A new four-volume, 1,444-page draft environmental impact statement predicts the route will cost $587 million (in 2012 dollars, including land acquisition), be 19.7 miles long, force relocating 26 homes and five businesses; and directly impact 52 acres of wetlands and 110 acres of prime farmland.

Low impact » That route "has clear advantages in serving the most traffic throughout the corridor," said Randy Jefferies, UDOT’s West Davis Corridor project manager. "It also has low impacts to homes, businesses, parks and historic properties. It has lower impacts to farmland … with minimal impact on high-quality wetlands."

He says the study figures the new freeway will reduce traffic congestion in west Davis and Weber counties by 60 percent from what it would otherwise be in 2040. UDOT will accept public comment on that study and preferred route for 90 days before making final decisions sometime next year.

Jefferies said the Glover Lane option provides more land for the interchange with I-15 and Legacy than would Shepard Lane. "This allowed us to have a conventional-type interchange with a single ramp for every movement and direction."

story continues below
story continues below

He added, "In Farmington, Glover Lane has no [home] relocations. Shepard Lane has 10."

But Bruce Bassett says his home near Glover Lane will be ruined and is frustrated that UDOT will not acknowledge that. He says UDOT told him the planned interchange will put roadways within 15 feet of two sides of his home.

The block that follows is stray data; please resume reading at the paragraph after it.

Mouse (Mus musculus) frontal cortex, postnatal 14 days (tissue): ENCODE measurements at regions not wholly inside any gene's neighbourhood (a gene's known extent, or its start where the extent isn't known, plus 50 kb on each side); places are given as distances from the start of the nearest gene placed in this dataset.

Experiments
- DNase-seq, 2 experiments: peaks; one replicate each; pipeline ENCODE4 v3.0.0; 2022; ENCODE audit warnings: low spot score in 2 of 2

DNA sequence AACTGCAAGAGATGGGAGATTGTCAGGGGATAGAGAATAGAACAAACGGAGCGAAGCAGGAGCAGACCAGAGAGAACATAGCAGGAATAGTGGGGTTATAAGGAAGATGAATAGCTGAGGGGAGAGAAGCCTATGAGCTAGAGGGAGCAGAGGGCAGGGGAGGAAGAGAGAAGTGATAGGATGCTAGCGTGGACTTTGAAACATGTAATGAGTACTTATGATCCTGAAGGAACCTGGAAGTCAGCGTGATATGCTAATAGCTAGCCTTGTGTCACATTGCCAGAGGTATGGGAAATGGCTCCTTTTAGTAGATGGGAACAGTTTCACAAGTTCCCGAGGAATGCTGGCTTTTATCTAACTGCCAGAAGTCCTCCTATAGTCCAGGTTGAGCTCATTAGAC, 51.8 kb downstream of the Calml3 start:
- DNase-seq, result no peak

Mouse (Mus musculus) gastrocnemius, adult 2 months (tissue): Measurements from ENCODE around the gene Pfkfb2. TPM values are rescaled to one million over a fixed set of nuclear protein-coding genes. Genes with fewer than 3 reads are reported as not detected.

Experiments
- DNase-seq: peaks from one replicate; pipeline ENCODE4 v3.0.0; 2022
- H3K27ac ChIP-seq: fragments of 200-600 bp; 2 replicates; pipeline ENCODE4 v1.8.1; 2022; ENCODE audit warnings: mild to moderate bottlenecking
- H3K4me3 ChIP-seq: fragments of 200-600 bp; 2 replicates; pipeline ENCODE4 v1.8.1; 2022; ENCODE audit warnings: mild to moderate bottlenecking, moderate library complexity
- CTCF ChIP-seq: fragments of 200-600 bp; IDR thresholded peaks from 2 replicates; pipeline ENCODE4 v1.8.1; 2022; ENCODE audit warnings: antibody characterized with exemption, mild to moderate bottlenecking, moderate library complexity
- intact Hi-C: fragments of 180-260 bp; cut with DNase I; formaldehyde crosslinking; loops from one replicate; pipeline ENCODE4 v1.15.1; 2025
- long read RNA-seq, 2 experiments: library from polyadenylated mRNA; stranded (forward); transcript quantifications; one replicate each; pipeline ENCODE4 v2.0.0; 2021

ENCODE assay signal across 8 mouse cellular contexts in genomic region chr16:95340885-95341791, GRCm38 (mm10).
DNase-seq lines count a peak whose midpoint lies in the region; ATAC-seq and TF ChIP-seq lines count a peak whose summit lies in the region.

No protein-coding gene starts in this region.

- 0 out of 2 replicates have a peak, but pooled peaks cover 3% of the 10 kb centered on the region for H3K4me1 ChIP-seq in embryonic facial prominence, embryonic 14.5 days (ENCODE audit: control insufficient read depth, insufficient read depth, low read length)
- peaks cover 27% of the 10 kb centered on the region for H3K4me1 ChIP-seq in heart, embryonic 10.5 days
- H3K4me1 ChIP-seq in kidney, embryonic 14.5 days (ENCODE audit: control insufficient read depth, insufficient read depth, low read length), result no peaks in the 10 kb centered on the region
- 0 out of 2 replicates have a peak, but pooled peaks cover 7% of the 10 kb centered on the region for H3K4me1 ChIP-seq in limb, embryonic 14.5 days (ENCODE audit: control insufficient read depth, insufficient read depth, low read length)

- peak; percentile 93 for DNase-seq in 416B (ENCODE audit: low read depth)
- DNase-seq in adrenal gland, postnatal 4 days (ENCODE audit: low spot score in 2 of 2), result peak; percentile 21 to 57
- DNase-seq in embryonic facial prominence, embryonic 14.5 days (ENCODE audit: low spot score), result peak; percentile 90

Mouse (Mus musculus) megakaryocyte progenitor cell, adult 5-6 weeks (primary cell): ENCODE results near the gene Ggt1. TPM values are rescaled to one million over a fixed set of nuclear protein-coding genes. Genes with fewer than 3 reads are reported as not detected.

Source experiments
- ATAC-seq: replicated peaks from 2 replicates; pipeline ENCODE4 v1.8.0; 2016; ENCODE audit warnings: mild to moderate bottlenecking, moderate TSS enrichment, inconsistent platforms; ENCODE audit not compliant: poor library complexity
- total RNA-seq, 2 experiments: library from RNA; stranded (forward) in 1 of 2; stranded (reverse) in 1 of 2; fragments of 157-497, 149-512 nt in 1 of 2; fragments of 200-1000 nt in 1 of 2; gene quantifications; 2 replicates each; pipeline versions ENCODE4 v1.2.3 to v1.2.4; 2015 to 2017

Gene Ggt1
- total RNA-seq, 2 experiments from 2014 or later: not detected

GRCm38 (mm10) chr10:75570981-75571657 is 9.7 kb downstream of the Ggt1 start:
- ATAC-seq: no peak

"They say they don’t have to take the structure if they can stay 15 feet away from the house," he said. "My septic tank and my drain field are beyond that 15 feet. They still refuse to take that house. ... I believe they have some political motivation to keep that number [of announced removals] at zero" to push UDOT’S preferred alternative.

Ashley Graves, who also lives in the Glover Lane area, said the freeway will be 95 feet from her house. UDOT officials once told her that condemnation and buying it may be an option, she said, but more recently at a public meeting said "you have to be within 15 feet to be considered. … They are going to do whatever the heck they want."

Backyard freeway » Lori Kalt, president of Save Farmington, which opposes the Glover Lane option, said the freeway will destroy her quiet, rural area near Glover Lane.